Carol Tye Announces Re-Election Bid for School Committee

Special to the Journal

Carol  Tye  has announced her re-election to the School Committee.The following is her statement:

“I’ve spent a lifetime of service in the Revere Public Schools. So you may know me as a High School English teacher, the Superintendent of Schools, or a member of the School Committee. And after all these years, I’m still passionate about the Revere Public Schools. That’s why I am a candidate for re-election to the School Committee.                                                         

Throughout my career in education and administration, I’ve faced many challenges, which ranged from an asbestos crisis to severe over-crowding in many of our old buildings. A happier challenge was to replace them with five (5) new state-of-the-art schools.

Now I certainly do not take credit for that game-changing project, because there is plenty of credit due to former and current administrators and elected officials. But it was my administration that submitted the proposal approved by the State and then set the course toward completion.

The current challenge, however, is unprecedented. After two disrupted school years, it’s no wonder that kids show a decline in academics; and worse, in social-emotional health. So this year, thanks to grant money, we’ve hired 27 new specialists (psychologists, social workers, and guidance  counselors) to address the trauma which our families – who have been hit so hard by Covid-19 – have experienced.

We must address social-emotional distress before we can improve academics. Every Massachusetts city or town showed a decline In MCAS scores, but Revere’s loss was among the worst. So, also with new grant money, we created new teacher positions to reduce class size.

Smaller classes give more time for teachers to meet individual student needs, and develop a deeper connection between each teacher and each student. And to keep families informed, we have multi-lingual family liaisons in every school.

We have supported our heroic teachers in diverse ways. And they have met the challenges of distance and communication, and still they  have managed to love their jobs and their students and be effective.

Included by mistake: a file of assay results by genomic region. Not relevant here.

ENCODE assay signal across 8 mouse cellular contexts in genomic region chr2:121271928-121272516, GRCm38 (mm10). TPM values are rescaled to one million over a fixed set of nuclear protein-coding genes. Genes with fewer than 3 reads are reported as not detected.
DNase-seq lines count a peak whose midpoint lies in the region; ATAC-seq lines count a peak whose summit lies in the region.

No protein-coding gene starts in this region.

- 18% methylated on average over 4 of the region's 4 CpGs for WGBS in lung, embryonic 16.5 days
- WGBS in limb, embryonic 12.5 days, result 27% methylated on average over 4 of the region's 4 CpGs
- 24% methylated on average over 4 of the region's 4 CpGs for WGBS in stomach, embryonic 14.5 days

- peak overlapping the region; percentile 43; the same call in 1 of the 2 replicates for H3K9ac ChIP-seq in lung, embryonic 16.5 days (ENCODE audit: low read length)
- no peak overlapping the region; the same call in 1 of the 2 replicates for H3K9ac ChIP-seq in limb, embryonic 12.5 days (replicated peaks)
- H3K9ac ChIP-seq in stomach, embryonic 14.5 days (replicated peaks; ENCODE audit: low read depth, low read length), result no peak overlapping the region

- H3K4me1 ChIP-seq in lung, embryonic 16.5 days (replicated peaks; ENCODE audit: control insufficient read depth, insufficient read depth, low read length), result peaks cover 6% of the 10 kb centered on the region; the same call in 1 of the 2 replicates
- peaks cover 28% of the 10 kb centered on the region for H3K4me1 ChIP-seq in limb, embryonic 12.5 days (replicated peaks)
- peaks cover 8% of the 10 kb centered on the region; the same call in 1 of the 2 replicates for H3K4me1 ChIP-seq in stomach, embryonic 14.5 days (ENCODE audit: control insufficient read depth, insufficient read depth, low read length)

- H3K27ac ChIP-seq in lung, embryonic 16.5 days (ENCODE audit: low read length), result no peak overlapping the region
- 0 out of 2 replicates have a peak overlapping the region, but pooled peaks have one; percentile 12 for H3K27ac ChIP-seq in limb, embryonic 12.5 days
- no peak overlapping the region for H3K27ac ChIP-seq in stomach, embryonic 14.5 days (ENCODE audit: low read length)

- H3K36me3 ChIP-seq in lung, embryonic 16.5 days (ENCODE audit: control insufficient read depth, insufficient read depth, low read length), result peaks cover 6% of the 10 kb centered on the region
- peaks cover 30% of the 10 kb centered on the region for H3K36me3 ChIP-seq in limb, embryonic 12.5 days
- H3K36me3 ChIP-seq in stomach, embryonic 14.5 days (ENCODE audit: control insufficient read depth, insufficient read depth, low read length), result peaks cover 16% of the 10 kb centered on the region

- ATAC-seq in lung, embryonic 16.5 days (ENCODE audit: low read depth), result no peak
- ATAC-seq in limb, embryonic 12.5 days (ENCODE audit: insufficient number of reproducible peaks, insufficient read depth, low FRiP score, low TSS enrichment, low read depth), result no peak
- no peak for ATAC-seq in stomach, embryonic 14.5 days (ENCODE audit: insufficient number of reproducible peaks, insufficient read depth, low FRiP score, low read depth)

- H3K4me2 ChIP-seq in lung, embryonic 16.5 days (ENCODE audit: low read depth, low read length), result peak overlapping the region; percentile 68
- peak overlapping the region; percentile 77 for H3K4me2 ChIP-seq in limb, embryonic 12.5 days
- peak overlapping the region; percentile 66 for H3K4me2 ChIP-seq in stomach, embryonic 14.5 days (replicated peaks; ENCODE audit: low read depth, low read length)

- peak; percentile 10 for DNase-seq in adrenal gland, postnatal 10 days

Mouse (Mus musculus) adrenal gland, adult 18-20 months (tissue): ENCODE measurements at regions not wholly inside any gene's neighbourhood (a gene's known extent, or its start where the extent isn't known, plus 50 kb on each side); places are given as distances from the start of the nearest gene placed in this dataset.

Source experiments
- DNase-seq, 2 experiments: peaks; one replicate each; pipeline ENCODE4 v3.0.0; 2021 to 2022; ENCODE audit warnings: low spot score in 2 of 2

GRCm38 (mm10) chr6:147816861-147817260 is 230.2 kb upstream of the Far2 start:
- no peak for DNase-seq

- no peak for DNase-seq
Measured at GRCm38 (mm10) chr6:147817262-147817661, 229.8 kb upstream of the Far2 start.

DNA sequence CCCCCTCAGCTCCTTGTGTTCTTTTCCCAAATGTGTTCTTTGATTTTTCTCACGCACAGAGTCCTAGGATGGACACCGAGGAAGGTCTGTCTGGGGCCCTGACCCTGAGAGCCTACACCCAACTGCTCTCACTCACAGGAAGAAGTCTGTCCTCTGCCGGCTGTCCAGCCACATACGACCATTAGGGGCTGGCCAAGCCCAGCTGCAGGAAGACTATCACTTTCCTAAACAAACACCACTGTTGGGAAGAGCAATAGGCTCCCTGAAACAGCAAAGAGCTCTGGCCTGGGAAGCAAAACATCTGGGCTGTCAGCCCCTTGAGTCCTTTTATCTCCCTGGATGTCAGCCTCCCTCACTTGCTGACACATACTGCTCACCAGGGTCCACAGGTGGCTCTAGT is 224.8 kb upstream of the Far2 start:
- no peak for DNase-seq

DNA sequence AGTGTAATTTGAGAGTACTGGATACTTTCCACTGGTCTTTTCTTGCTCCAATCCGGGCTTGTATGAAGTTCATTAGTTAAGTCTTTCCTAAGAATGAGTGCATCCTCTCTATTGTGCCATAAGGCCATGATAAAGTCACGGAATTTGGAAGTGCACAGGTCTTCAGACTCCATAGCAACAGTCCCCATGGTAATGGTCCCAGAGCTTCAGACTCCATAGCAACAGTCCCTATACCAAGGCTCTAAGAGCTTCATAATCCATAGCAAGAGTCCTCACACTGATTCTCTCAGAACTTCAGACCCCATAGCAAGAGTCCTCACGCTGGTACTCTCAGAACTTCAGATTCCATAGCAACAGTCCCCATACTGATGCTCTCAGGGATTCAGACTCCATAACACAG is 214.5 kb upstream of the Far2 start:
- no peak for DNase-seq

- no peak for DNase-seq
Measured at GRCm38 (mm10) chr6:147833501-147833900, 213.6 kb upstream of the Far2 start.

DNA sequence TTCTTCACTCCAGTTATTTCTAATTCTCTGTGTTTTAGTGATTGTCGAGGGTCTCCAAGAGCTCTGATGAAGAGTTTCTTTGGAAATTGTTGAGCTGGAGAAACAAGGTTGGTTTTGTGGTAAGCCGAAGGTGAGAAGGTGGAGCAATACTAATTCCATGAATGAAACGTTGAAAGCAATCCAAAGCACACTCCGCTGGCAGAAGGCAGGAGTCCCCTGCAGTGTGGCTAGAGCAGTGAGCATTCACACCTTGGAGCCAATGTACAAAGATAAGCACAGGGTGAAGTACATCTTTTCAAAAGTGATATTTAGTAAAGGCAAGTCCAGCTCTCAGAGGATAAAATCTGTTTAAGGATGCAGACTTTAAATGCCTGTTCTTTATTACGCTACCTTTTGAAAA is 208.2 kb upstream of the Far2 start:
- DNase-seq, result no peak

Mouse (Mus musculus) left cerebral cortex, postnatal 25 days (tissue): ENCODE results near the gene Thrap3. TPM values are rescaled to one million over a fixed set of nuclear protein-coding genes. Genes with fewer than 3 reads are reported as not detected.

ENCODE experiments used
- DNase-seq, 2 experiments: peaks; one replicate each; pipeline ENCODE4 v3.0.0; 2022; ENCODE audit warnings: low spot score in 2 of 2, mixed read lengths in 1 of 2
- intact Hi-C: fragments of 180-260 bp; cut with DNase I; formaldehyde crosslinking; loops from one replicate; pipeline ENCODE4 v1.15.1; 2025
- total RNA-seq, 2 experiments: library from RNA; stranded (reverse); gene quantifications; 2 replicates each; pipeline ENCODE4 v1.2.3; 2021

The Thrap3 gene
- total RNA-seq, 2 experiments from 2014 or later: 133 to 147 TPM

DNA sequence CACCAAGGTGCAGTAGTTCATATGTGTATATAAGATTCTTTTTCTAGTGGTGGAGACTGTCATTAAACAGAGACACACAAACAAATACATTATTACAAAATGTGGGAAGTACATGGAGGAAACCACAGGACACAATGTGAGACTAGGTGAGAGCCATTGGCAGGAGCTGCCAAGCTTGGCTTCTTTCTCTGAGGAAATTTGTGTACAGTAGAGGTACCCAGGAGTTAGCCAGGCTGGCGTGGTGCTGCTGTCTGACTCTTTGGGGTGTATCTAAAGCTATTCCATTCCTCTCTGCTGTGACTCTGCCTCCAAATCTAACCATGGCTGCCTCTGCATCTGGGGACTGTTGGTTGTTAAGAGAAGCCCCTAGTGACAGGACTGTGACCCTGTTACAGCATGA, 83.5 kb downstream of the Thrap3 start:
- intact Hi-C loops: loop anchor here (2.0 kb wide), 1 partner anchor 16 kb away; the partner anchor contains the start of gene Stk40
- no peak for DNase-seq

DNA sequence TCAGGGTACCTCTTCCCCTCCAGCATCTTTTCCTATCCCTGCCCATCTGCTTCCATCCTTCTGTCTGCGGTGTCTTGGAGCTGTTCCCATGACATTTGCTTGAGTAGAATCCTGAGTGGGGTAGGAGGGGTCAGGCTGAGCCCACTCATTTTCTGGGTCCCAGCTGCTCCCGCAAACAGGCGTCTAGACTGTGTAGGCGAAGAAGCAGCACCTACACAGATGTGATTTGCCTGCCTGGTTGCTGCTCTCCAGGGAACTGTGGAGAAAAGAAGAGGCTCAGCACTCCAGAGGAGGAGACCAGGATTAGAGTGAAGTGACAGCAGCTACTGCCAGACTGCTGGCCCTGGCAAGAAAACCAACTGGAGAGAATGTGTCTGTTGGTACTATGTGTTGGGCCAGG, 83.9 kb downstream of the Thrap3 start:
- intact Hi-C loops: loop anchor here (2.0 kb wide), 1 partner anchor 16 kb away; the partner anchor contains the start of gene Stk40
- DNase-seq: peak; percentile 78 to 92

“WHAT’S BEST FOR KIDS?” has always been our mantra. That means for each individual child. We take a student-centered approach in which we use technology for differentiated instruction. We provide teachers with continuing leadership opportunities. We participate in cutting-edge statewide grant programs. We have developed partnerships with community colleges.

We engage with the business community and government agencies to give students a chance to explore the world of work so that they can envision their own futures.  All these focus on student-centered learning. Our approach has drawn raves from both state and national organizations. A Boston GLOBE editorial praised our success and asked: “Where can we find more Reveres?”

One of our greatest challenges, however, is to be sure that no child, no family, no ethnic community is “left behind.” Every child must be given the resources necessary for success. We must give not just what is equitable, but what is needed for equity. We have a strong commitment to that goal.

 And no child should feel inadequate because they cannot pass the MCAS.

Some of our most successful and responsible citizens probably could not pass some sections of that test, which uses the same measurements for everyone.

We need a strong vision from the State leaders to move beyond the  status quo toward the pathway that we have chosen: student-centered personalized instruction, which will focus on competency skills acquired, and let those skills be measured by a new type of MCAS.

Progress has always demanded new ways of thinking and doing. Now especially, we must not be afraid to try new approaches to education and thereby serve our students better. This generation of learners has lost enough.

I accept the challenge ahead – just as I did when I was teacher, a union officer, the superintendent of schools, and a member of the School Committee.

I have the experience, the historical knowledge, and the passion to continue to serve. Please consider me for one of your six (6) votes for election to the School Committee.”

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